Supreme Court to hear case on ‘Bad Spaniels’ v. Jack Daniel’s

Tribune Content Agency

WASHINGTON — The Supreme Court’s oral arguments Wednesday will focus on a shot of potty humor from a dog toy company, and whether the well-known distillery it spoofs can scoop the product out of the market.

The maker of Jack Daniel’s Tennessee Whiskey wants the justices to throw out a lower court ruling that would allow a dog toy company, VIP Products, to keep making the “Bad Spaniels” line of chew toys based on the distillery’s bottle.

What the justices decide could go far beyond dog toys, implicating how brands can control their depiction in books, movies and on TV in the absence of congressional action — and plenty of industries and artists have weighed in on the case.

The toy company argues that its design, replete with send-ups like subbing “Old No. 7” with “the Old No. 2, on your Tennessee Carpet,” are covered by free-speech protections of the First Amendment. The U.S. Court of Appeals for the 9th Circuit agreed in 2020.

But Jack Daniel’s wants to toss that decision as well as a separate 1989 case it was based on, known as Rogers v. Grimaldi, in which the U.S. Court of Appeals for the 2nd Circuit set a higher standard for trademark infringement for expressive works like movies.

“Jack Daniel’s loves dogs and appreciates a good joke as much as anyone. But Jack Daniel’s likes its customers even more, and doesn’t want them confused or associating its fine whiskey with dog poop,” the company’s brief said.

VIP Products told the justices there was no evidence that any consumers were confused about their parody of the whiskey bottle, and tossing what’s become known as the “Rogers test” would only make it easier for famous brands and individuals to tamp down on jokes at their expense.

“Our somber world needs more speech and more laughter; the Rogers test keeps it from growing any darker,” the company’s brief said.

The whiskey company’s push to toss the “Rogers test” has drawn out major supporters in both major political parties, the brewing and distilling industry, Levi Strauss & Co., Nike and even the Biden administration.

The Biden administration argued in a brief that the likelihood-of-confusion standard of the Lanham Act, which governs trademark law, is broad enough to cover parodies and oblique references in media.

“The First Amendment does not confer any right to use another person’s trademark, or a confusingly similar mark, as a source identifier for goods sold in commerce,” the government said.

The Biden administration was also granted permission by the justices to participate in Wednesday’s oral arguments.

On the other side are authors, novelty T-shirt makers and the movie industry, who brought a more doom-and-gloom perspective.

The Motion Picture Association told the justices in a brief that getting rid of the Rogers test could mean the end of McDonald’s references in movies like “Pulp Fiction” or the raunchy animated show “Rick and Morty,” or even name-dropping Rolex in “Glengarry Glen Ross.”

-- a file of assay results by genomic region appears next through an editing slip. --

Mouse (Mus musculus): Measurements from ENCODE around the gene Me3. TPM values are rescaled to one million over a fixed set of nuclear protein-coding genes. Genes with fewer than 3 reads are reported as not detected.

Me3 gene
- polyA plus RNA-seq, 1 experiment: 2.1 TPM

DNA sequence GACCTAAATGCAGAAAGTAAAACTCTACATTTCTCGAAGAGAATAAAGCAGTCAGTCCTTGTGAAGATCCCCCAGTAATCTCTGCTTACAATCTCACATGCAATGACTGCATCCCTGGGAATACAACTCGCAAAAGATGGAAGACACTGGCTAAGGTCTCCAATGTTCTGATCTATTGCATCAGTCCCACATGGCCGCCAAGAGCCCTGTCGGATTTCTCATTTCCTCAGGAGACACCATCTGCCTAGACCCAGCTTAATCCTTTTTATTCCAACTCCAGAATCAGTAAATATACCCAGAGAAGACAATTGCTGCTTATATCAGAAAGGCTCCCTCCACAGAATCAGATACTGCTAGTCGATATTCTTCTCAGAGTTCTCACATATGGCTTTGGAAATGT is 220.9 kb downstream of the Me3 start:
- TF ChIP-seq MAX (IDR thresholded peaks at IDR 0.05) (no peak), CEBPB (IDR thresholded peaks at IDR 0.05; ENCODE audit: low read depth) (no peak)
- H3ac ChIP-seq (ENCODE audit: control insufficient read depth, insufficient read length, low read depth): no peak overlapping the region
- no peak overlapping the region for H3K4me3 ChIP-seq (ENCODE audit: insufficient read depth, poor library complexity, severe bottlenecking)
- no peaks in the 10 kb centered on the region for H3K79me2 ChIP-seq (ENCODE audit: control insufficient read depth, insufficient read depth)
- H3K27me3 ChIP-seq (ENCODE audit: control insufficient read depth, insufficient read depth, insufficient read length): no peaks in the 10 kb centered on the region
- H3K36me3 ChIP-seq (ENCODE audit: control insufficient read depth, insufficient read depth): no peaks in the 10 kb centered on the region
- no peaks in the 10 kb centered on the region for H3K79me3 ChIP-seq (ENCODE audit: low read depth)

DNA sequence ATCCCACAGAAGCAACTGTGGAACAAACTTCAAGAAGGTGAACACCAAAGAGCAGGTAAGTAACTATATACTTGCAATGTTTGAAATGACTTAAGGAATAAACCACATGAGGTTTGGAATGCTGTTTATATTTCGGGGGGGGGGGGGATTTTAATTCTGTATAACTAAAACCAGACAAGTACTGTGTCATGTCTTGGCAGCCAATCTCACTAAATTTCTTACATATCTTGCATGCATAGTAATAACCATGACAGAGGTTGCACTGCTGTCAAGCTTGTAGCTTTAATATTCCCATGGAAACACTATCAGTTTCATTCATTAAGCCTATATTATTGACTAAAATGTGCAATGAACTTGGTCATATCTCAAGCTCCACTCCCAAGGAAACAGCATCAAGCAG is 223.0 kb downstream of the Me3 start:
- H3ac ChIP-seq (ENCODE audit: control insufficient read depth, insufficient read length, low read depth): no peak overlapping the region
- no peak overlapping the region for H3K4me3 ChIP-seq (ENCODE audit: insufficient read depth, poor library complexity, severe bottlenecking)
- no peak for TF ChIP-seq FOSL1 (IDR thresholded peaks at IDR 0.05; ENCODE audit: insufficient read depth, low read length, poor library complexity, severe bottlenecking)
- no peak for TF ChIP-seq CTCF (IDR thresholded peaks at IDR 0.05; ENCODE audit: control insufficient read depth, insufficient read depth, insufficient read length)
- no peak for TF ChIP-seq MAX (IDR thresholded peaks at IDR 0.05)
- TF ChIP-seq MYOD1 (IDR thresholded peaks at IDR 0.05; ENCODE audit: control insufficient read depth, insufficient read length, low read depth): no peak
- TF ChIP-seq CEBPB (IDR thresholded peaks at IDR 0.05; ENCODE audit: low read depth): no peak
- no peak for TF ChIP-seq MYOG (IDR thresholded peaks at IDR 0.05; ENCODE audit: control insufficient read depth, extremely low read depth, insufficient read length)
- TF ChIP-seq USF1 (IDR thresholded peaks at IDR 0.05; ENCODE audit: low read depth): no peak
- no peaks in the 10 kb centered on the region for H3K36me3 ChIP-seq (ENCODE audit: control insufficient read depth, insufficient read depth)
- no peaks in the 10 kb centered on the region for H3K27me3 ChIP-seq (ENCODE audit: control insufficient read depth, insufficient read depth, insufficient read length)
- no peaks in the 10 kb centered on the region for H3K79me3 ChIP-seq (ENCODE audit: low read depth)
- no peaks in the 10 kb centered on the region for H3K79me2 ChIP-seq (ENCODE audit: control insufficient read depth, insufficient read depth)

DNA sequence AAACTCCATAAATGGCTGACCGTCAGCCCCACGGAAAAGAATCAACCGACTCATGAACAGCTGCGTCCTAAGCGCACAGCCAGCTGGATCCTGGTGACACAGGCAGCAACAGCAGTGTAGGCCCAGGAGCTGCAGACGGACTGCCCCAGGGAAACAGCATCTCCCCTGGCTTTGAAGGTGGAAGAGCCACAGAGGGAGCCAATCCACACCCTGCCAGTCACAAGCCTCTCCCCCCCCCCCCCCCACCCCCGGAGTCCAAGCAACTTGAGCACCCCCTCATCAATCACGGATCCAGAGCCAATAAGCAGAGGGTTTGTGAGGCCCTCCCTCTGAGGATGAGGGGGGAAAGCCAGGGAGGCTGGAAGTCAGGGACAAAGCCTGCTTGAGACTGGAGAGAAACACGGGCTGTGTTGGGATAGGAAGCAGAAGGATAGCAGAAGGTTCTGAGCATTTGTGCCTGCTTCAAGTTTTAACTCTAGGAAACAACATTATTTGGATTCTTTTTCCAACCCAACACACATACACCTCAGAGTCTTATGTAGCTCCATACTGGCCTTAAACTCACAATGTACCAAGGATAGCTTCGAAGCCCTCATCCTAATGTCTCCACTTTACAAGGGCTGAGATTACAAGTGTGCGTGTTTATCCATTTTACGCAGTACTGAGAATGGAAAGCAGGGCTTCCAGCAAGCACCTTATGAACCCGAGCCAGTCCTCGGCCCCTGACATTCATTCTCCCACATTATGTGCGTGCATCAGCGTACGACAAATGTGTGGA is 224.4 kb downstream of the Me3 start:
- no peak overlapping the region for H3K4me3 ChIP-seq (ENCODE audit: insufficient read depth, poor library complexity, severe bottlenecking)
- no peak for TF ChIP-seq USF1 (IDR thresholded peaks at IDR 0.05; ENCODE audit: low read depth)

Hold the dog toy company liable because they made a commercial product, the MPA said, but don’t touch the movies. “For artists, overruling Rogers would upend decades of law. For Jack Daniel’s, which produces liquor rather than art, the Rogers test may appear expendable,” the brief said.

Rebecca Tushnet, a Harvard law professor specializing in First Amendment law, said getting rid of the Rogers test would be “a threat to anyone who publishes anything” and would give major brands an incentive to sue any time their products are portrayed negatively.

“If you want movie villains to wear completely blurred out clothes and move around in a cloud, then that’s where you are without Rogers,” Tushnet said.

It’s also not as straightforward as the MPA made it seem, Tushnet said. When they tried to distinguish the dog toy as a commercial product separate from their movies, she said they neglected to mention things like DVDs or merchandise they sell as well.

How the Supreme Court handles the Rogers test could have wide-ranging implications, according to Mark Perry, the co-head of the appeals and strategic counseling practice at Weil, Gotshal & Manges LLP. Perry noted that the justices could look at the fact that the dog toy in question was a parody and avoid the larger questions of the Rogers test.

“We have an incrementalist court, for the most part, and the question is how much do they want to take on in this case? There are ways to decide the case without going right at Rogers,” he said.

The Supreme Court has never weighed in on the Rogers test specifically, and neither has Congress, which left both sides to speculate about what Congress may have meant when it passed the original trademark law.

The MPA cited a House Judiciary Committee report on a 2020 update to trademark law that endorsed the Rogers test, arguing that it has “become integral” to trademarks. However, the text of the statute was silent on the test.

Jack Daniel’s told the justices that Congress already weighed in on the exceptions to trademark violations for fair uses like parody, criticism and commentary. The Rogers test would “privilege the purported First Amendment interests of some speakers over others, contrary to the constitutional balance Congress already struck,” the company’s brief said.

The Supreme Court will likely decide the case before the end of its term in June.